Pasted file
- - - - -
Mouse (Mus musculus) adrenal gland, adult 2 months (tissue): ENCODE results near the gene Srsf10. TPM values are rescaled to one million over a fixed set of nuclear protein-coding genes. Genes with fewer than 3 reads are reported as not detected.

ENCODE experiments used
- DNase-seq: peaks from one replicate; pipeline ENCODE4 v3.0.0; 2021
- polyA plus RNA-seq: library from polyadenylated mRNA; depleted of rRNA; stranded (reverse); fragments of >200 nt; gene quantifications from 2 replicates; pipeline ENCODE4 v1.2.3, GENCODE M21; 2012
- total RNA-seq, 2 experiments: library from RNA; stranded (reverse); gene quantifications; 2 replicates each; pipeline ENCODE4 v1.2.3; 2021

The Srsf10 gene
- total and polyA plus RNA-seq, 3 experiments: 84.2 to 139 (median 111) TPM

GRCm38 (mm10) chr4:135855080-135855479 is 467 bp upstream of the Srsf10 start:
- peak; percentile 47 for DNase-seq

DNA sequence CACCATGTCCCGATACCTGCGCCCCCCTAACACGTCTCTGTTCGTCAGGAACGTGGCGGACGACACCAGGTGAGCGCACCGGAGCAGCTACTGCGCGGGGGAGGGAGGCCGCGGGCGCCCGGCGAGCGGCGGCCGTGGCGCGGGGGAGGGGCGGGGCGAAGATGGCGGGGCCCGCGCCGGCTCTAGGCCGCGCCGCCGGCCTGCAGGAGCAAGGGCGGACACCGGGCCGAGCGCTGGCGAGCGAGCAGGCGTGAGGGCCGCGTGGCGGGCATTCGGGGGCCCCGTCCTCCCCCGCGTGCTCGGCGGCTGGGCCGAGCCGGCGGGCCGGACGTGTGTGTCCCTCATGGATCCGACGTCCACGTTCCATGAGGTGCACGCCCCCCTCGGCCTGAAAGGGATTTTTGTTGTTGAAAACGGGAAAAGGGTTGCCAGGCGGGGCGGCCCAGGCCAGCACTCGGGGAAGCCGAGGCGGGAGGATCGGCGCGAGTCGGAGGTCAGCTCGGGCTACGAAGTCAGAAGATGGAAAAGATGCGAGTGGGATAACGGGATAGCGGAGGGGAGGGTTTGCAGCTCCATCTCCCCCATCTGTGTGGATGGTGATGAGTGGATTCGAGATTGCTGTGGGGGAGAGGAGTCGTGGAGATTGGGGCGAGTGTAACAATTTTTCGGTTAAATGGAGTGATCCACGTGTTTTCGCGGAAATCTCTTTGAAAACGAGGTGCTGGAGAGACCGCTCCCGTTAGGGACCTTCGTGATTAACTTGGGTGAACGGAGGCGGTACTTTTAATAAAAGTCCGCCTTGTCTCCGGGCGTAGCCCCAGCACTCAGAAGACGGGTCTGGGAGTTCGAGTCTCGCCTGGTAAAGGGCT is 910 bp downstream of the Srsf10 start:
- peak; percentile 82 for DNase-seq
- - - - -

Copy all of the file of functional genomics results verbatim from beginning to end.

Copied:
Mouse (Mus musculus) adrenal gland, adult 2 months (tissue): ENCODE results near the gene Srsf10. TPM values are rescaled to one million over a fixed set of nuclear protein-coding genes. Genes with fewer than 3 reads are reported as not detected.

ENCODE experiments used
- DNase-seq: peaks from one replicate; pipeline ENCODE4 v3.0.0; 2021
- polyA plus RNA-seq: library from polyadenylated mRNA; depleted of rRNA; stranded (reverse); fragments of >200 nt; gene quantifications from 2 replicates; pipeline ENCODE4 v1.2.3, GENCODE M21; 2012
- total RNA-seq, 2 experiments: library from RNA; stranded (reverse); gene quantifications; 2 replicates each; pipeline ENCODE4 v1.2.3; 2021

The Srsf10 gene
- total and polyA plus RNA-seq, 3 experiments: 84.2 to 139 (median 111) TPM

GRCm38 (mm10) chr4:135855080-135855479 is 467 bp upstream of the Srsf10 start:
- peak; percentile 47 for DNase-seq

DNA sequence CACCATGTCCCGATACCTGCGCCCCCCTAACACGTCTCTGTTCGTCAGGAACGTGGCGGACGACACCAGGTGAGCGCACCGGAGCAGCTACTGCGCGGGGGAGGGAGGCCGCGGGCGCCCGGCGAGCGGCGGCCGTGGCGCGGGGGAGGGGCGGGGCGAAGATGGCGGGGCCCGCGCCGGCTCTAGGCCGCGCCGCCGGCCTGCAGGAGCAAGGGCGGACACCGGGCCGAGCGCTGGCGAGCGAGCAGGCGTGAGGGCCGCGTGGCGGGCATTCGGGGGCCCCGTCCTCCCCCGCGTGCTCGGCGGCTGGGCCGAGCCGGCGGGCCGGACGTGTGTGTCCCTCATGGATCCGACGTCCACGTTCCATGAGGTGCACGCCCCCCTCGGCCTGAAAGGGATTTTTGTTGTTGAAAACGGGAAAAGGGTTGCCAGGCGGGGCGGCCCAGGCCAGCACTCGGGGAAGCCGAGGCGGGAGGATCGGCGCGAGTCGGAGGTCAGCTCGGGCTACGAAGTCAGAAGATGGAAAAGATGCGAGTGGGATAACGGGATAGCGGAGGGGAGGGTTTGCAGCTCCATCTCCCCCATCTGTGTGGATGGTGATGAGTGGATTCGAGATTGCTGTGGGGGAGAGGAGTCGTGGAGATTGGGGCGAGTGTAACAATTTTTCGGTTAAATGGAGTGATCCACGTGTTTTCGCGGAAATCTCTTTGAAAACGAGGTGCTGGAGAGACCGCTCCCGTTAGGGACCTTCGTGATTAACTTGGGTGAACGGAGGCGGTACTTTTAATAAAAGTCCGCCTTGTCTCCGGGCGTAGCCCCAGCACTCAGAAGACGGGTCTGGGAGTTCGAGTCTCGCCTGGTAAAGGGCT is 910 bp downstream of the Srsf10 start:
- peak; percentile 82 for DNase-seq